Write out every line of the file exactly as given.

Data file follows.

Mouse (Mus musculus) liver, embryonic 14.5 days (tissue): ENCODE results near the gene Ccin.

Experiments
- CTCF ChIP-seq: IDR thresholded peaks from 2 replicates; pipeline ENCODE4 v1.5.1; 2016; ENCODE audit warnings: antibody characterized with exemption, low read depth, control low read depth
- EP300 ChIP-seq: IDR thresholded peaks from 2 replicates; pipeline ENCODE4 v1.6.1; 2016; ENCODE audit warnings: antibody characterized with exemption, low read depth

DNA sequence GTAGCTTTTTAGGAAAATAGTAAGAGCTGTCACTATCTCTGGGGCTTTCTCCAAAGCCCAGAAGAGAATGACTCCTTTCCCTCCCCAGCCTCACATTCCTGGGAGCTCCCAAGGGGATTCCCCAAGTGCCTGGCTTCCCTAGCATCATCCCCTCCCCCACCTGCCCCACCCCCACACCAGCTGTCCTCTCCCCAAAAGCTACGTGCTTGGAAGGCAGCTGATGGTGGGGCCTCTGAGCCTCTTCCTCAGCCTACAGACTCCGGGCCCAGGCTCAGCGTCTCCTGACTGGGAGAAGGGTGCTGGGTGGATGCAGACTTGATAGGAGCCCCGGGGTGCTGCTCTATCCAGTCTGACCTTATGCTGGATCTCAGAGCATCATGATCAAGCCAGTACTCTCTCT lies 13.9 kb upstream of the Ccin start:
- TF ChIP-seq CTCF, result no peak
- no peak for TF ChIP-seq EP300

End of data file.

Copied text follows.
Mouse (Mus musculus) liver, embryonic 14.5 days (tissue): ENCODE results near the gene Ccin.

Experiments
- CTCF ChIP-seq: IDR thresholded peaks from 2 replicates; pipeline ENCODE4 v1.5.1; 2016; ENCODE audit warnings: antibody characterized with exemption, low read depth, control low read depth
- EP300 ChIP-seq: IDR thresholded peaks from 2 replicates; pipeline ENCODE4 v1.6.1; 2016; ENCODE audit warnings: antibody characterized with exemption, low read depth

DNA sequence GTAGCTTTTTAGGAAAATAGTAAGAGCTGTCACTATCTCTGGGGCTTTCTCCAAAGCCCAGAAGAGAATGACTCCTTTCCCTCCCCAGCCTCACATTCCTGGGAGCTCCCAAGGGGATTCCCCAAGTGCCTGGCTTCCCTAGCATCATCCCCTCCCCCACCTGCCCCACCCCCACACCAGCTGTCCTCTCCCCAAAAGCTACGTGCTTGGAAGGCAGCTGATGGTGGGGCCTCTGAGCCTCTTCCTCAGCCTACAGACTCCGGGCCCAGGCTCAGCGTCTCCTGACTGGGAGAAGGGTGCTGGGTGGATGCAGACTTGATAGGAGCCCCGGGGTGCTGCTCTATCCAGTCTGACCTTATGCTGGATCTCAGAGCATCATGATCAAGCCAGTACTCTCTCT lies 13.9 kb upstream of the Ccin start:
- TF ChIP-seq CTCF, result no peak
- no peak for TF ChIP-seq EP300